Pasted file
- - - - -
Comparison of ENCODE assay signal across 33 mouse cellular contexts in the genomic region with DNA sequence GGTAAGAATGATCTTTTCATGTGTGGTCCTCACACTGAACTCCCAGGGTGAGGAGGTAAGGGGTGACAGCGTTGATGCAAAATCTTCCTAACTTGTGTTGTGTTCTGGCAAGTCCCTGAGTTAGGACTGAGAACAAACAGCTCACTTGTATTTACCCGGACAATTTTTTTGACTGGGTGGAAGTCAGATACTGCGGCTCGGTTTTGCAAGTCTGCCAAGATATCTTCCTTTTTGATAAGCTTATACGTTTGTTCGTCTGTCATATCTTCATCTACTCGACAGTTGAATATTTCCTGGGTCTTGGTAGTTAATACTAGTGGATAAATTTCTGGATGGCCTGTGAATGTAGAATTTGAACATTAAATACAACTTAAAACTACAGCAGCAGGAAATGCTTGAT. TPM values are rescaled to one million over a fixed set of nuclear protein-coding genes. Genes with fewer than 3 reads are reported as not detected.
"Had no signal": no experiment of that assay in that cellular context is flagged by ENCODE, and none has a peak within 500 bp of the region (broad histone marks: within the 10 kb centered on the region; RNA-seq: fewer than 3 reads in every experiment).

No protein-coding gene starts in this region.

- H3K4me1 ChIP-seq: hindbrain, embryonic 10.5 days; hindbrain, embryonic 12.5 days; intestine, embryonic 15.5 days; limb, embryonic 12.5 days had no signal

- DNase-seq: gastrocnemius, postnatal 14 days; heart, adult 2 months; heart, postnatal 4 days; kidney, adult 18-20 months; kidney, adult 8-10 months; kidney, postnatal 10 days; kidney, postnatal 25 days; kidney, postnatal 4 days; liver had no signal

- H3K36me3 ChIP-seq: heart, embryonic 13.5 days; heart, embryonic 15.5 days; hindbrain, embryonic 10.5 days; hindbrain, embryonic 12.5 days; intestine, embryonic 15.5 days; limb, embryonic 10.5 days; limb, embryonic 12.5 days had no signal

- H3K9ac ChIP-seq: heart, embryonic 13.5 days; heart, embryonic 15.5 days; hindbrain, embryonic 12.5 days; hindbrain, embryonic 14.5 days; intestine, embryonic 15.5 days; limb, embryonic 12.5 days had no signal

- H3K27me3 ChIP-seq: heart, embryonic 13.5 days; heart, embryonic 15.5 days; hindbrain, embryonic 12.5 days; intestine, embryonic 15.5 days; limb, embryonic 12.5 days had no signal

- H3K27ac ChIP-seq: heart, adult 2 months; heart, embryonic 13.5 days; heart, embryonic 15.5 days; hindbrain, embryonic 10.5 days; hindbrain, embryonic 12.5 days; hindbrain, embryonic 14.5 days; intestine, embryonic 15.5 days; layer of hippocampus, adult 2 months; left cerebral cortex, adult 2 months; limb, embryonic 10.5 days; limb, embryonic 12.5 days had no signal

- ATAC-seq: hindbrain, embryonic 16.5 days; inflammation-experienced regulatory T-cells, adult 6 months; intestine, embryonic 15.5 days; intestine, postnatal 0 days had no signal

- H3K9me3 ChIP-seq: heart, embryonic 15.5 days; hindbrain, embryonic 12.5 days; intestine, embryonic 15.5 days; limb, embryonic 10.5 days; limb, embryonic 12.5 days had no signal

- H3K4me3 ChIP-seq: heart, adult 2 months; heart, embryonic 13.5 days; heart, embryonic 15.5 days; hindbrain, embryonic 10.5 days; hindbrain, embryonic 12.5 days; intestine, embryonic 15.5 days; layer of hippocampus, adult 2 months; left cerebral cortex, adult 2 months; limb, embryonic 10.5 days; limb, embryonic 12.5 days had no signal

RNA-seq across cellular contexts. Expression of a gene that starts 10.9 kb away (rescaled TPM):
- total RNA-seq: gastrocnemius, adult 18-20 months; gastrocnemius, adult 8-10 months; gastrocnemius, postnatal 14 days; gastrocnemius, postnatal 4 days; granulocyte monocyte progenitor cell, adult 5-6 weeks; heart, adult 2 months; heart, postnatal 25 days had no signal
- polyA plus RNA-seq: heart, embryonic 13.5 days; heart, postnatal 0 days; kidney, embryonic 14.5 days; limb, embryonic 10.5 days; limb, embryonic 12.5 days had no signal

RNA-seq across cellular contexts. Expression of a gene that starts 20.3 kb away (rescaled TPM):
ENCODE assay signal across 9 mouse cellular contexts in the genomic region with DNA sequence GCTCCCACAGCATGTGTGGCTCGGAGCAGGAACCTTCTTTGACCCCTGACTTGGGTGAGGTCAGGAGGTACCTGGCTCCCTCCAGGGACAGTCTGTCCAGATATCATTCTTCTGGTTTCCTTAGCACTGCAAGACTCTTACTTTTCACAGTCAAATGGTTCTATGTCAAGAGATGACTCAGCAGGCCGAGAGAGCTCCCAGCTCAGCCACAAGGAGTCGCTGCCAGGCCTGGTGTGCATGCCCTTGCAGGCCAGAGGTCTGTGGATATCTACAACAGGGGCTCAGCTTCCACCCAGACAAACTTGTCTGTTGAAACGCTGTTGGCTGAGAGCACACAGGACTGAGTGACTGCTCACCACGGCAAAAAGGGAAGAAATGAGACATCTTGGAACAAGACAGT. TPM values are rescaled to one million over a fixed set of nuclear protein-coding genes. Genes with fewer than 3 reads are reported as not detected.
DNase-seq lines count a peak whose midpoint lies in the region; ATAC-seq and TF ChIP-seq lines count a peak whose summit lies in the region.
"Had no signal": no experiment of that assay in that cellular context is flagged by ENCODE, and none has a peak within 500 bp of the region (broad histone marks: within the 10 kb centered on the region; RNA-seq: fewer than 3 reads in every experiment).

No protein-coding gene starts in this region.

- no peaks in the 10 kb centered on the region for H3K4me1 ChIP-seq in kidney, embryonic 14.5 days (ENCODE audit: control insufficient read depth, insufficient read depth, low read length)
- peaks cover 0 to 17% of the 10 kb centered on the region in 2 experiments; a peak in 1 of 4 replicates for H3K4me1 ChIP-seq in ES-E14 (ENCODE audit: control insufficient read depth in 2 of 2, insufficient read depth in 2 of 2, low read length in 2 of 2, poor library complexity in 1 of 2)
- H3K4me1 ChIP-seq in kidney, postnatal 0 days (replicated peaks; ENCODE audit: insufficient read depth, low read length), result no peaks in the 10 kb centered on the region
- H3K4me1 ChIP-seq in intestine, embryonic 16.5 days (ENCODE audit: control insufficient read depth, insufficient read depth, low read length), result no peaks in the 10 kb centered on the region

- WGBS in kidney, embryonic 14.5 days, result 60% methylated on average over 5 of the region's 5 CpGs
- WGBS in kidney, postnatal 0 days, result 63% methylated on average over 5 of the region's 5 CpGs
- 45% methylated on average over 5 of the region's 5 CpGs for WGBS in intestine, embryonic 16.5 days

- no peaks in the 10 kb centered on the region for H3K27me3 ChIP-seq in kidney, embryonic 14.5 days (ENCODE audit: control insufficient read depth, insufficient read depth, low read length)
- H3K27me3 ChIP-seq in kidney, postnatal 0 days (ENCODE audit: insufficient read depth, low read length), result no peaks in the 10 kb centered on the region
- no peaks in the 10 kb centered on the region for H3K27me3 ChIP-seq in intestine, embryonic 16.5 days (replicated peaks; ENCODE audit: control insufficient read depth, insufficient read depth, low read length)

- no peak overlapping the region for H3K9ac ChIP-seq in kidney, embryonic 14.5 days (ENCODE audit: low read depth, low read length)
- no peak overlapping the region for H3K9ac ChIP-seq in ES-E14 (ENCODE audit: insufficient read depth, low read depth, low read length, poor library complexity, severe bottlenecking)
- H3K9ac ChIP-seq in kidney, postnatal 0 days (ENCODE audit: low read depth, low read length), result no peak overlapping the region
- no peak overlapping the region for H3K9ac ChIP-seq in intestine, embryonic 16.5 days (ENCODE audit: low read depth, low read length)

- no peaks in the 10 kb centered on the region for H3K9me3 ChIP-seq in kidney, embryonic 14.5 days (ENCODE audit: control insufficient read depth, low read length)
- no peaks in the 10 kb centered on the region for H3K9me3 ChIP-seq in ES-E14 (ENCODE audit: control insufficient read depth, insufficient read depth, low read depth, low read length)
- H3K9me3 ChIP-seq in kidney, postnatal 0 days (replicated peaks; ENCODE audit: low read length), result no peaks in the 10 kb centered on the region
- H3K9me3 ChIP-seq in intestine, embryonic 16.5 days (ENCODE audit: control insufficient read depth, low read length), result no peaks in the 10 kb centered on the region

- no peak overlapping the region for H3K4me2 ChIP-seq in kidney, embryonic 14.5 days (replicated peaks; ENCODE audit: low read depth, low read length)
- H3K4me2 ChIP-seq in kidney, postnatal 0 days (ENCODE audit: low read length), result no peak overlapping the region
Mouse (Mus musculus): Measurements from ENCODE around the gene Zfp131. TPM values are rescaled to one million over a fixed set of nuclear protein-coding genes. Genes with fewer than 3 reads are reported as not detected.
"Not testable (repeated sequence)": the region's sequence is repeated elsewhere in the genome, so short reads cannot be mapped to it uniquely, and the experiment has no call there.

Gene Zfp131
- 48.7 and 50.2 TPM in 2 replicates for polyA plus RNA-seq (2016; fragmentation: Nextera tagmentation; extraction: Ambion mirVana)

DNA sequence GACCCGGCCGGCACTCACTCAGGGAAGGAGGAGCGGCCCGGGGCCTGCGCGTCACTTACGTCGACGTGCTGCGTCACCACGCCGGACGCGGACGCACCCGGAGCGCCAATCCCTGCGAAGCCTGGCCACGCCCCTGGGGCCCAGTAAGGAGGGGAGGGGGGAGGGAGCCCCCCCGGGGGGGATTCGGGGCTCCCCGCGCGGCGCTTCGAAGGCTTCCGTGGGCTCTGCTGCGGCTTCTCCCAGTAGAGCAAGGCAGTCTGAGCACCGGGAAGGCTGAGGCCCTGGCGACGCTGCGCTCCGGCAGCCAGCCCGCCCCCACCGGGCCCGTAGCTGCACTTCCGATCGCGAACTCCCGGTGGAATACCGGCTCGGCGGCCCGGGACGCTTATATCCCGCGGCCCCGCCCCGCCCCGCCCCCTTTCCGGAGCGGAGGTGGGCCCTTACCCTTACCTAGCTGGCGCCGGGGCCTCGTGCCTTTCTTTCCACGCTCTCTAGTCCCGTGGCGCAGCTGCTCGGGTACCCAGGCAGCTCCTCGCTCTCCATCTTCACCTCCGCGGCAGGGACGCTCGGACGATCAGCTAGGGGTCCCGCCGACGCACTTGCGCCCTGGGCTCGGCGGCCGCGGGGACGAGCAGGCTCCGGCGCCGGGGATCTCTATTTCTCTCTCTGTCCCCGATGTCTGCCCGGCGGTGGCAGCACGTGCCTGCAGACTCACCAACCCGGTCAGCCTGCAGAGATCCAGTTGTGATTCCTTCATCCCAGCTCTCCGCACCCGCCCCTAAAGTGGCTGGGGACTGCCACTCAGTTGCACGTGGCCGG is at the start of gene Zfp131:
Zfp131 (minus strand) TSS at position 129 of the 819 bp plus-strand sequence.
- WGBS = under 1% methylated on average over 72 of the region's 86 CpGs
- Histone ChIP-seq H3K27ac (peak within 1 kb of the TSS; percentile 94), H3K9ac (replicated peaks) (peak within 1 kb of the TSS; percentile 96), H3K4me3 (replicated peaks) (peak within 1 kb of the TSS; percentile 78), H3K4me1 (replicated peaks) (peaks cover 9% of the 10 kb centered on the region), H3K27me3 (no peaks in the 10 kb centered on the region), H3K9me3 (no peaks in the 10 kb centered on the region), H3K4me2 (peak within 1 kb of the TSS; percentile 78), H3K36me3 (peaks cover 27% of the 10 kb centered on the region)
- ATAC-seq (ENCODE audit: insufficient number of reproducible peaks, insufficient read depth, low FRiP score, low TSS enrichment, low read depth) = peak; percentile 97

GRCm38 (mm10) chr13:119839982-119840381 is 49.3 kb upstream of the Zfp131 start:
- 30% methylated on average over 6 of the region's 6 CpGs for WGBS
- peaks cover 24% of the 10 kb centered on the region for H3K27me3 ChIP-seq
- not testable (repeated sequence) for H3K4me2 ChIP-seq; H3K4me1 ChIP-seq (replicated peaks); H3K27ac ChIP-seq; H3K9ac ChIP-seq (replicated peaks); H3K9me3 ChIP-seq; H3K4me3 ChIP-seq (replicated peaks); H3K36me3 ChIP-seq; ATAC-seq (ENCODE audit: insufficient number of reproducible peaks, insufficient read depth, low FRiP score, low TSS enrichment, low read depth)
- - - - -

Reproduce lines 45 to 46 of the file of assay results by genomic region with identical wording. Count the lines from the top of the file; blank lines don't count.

DNA sequence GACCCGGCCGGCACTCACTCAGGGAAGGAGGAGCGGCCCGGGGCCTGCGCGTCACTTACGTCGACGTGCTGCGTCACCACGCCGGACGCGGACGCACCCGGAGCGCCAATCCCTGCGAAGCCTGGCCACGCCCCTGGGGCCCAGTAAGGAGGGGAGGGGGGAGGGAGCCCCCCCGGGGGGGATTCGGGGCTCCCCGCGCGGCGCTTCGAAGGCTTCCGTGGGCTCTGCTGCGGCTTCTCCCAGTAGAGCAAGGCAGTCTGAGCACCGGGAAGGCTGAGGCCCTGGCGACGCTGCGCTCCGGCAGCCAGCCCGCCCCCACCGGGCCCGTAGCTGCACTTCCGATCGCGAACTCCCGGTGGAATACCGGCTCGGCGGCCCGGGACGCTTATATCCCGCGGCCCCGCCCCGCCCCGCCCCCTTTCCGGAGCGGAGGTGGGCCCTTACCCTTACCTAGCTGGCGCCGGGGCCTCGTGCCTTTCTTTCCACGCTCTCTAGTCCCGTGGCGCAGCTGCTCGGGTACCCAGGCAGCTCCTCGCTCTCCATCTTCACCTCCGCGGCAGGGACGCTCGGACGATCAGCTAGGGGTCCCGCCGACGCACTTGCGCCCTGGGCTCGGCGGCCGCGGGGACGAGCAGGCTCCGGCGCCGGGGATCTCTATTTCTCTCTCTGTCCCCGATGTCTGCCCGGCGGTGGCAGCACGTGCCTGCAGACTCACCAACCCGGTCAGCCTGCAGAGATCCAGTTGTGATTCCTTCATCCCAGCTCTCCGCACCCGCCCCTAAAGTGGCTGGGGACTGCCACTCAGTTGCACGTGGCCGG is at the start of gene Zfp131:
Zfp131 (minus strand) TSS at position 129 of the 819 bp plus-strand sequence.